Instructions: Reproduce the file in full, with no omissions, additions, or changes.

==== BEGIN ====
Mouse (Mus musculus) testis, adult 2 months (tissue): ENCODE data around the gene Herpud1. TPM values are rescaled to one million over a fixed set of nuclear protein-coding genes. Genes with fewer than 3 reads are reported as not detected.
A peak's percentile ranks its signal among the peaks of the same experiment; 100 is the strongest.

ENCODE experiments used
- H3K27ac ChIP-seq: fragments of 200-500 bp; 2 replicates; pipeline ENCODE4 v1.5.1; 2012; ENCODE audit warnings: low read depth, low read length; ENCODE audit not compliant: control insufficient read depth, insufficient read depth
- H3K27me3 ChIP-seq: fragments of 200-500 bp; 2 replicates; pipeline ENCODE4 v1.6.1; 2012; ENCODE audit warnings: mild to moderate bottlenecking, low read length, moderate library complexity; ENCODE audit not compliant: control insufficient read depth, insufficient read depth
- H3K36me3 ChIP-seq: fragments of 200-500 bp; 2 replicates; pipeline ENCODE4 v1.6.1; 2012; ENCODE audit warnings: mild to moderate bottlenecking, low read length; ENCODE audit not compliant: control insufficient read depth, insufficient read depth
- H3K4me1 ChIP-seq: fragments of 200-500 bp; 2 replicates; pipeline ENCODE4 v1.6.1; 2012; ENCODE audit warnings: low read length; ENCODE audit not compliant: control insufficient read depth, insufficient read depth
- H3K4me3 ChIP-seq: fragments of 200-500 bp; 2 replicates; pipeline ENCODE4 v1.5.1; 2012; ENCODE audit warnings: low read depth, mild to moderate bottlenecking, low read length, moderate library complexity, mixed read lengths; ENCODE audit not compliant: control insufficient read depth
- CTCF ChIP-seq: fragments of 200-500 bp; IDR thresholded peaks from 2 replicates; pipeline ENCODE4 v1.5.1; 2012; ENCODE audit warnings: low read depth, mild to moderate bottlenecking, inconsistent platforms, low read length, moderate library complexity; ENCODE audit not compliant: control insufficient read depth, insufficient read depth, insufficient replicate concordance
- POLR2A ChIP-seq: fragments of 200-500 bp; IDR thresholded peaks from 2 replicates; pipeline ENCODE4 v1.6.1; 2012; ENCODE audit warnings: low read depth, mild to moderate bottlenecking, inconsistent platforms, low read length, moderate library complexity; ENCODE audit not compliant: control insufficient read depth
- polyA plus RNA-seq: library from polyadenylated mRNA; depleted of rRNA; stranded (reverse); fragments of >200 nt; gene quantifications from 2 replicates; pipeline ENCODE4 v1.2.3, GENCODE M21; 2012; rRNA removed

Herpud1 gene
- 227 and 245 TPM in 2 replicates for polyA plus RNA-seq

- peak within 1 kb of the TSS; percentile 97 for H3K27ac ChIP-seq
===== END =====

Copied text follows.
Mouse (Mus musculus) testis, adult 2 months (tissue): ENCODE data around the gene Herpud1. TPM values are rescaled to one million over a fixed set of nuclear protein-coding genes. Genes with fewer than 3 reads are reported as not detected.
A peak's percentile ranks its signal among the peaks of the same experiment; 100 is the strongest.

ENCODE experiments used
- H3K27ac ChIP-seq: fragments of 200-500 bp; 2 replicates; pipeline ENCODE4 v1.5.1; 2012; ENCODE audit warnings: low read depth, low read length; ENCODE audit not compliant: control insufficient read depth, insufficient read depth
- H3K27me3 ChIP-seq: fragments of 200-500 bp; 2 replicates; pipeline ENCODE4 v1.6.1; 2012; ENCODE audit warnings: mild to moderate bottlenecking, low read length, moderate library complexity; ENCODE audit not compliant: control insufficient read depth, insufficient read depth
- H3K36me3 ChIP-seq: fragments of 200-500 bp; 2 replicates; pipeline ENCODE4 v1.6.1; 2012; ENCODE audit warnings: mild to moderate bottlenecking, low read length; ENCODE audit not compliant: control insufficient read depth, insufficient read depth
- H3K4me1 ChIP-seq: fragments of 200-500 bp; 2 replicates; pipeline ENCODE4 v1.6.1; 2012; ENCODE audit warnings: low read length; ENCODE audit not compliant: control insufficient read depth, insufficient read depth
- H3K4me3 ChIP-seq: fragments of 200-500 bp; 2 replicates; pipeline ENCODE4 v1.5.1; 2012; ENCODE audit warnings: low read depth, mild to moderate bottlenecking, low read length, moderate library complexity, mixed read lengths; ENCODE audit not compliant: control insufficient read depth
- CTCF ChIP-seq: fragments of 200-500 bp; IDR thresholded peaks from 2 replicates; pipeline ENCODE4 v1.5.1; 2012; ENCODE audit warnings: low read depth, mild to moderate bottlenecking, inconsistent platforms, low read length, moderate library complexity; ENCODE audit not compliant: control insufficient read depth, insufficient read depth, insufficient replicate concordance
- POLR2A ChIP-seq: fragments of 200-500 bp; IDR thresholded peaks from 2 replicates; pipeline ENCODE4 v1.6.1; 2012; ENCODE audit warnings: low read depth, mild to moderate bottlenecking, inconsistent platforms, low read length, moderate library complexity; ENCODE audit not compliant: control insufficient read depth
- polyA plus RNA-seq: library from polyadenylated mRNA; depleted of rRNA; stranded (reverse); fragments of >200 nt; gene quantifications from 2 replicates; pipeline ENCODE4 v1.2.3, GENCODE M21; 2012; rRNA removed

Herpud1 gene
- 227 and 245 TPM in 2 replicates for polyA plus RNA-seq

- peak within 1 kb of the TSS; percentile 97 for H3K27ac ChIP-seq